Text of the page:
The result of tear strength test of specimens containing 2% wt CaCO3 NPs exhibited the highest mean value of 17.222 N/mm, followed by specimens containing 1.5% wt CaCO3 NPs with 16.867 N/mm, while lowest mean value of 15.314 N/mm was obtained in control group.
The ANOVA test showed a significant difference between all tested groups, shown in Table 5. In order for Tukey HSD test to compare the mean value for both sample groups, as in Table 2 it showed that there was a significant difference between a control group and a 2% group, whereas there was non-significant difference between other studied groups.
|Groups||N||Mean||± SD||± SE||Minimum||Maximum||F||P value|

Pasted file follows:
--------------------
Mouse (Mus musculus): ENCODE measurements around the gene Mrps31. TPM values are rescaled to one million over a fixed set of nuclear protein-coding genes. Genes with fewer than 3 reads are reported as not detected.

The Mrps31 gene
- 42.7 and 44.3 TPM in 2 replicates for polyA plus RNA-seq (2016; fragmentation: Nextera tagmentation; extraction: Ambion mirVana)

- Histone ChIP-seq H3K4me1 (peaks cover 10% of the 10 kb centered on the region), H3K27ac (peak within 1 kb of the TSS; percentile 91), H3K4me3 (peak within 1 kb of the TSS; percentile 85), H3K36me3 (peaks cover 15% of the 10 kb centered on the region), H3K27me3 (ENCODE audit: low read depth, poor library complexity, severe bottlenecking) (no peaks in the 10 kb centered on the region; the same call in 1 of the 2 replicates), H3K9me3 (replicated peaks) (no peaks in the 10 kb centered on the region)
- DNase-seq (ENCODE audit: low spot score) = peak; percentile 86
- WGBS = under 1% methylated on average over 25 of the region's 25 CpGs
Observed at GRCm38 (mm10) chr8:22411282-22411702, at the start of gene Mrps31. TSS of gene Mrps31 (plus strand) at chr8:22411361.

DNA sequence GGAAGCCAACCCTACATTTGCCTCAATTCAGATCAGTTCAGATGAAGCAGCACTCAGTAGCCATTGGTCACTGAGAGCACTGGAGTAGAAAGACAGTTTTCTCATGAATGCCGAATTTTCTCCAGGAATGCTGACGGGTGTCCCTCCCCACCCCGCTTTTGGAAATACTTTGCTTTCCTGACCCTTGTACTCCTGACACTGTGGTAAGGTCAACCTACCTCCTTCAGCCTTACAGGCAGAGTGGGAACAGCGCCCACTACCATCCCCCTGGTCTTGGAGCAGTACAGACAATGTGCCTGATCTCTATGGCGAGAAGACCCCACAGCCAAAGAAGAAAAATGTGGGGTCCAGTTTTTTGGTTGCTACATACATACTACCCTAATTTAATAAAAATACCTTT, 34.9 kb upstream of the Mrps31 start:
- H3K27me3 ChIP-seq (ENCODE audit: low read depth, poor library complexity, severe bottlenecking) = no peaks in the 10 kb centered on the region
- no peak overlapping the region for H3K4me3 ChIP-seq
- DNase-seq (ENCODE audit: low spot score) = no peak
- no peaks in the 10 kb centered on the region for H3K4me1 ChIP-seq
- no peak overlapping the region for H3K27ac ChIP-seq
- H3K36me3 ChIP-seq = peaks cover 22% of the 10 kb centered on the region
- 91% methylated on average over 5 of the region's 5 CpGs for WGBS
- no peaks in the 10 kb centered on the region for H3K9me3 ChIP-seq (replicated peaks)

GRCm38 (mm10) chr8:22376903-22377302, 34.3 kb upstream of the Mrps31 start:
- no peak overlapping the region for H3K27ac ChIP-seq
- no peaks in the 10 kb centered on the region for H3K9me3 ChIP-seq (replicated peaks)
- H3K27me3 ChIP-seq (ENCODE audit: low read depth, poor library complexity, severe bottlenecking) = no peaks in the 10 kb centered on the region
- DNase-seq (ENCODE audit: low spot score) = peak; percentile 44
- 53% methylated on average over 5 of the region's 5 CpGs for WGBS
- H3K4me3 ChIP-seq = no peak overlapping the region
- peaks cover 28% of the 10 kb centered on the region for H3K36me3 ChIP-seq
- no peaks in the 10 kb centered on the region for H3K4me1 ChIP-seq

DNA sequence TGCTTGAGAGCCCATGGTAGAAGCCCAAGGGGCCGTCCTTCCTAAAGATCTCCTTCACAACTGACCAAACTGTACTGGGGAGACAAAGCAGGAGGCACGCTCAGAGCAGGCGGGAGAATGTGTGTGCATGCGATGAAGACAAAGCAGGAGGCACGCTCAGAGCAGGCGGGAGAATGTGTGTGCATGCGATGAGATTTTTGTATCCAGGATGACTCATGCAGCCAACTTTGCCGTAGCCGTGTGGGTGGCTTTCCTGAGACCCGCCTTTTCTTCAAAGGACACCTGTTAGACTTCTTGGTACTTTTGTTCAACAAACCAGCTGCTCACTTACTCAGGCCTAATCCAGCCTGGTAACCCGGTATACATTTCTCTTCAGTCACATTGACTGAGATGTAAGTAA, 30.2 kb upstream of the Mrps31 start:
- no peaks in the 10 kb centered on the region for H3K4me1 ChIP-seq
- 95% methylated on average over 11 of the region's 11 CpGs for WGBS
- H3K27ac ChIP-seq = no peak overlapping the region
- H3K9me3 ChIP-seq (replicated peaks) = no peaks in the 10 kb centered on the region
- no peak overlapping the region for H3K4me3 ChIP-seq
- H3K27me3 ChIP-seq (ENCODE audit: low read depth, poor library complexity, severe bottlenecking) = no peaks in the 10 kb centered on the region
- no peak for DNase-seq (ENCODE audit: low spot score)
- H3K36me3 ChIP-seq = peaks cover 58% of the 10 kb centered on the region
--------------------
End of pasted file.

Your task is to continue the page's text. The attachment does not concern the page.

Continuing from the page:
|1.5% CaCO3 NPs||10||16.867||0.784||0.248||15.87||18.23|
|2% CaCO3 NPs||10||17.222||1.021||0.323||15.67||18.76|
Table 5: Means of tear strength and ANOVA test for all studied groups.
The results of incorporating CaCO3 NP into PEMA have been evaluated in this study. The thermal properties of the soft liner and some other mechanical properties such as tensile bond strength and tear strength were studied.
The peaks of FTIR analysis for control and experimental specimens show no chemical reaction between CaCO3 nanoparticles and soft lining material. Thus no changes seen in the spectral range of soft liner after the additions of the CaCO3 nanoparticles.
SEM images show that the CaCO3 NPs are distributed uniformly throughout the specimen and grouped into groups throughout the polymer matrix.
The EDS of the control and experimental groups study has shown that the difference of two diagrams indicates that CaCO3 NPs are incorporated into the soft liner polymeric matrix.
Thermal conductivity of a material is the ability to assess the rate at which a certain cross sectional region of the material samples may transfer heat over a certain period of time .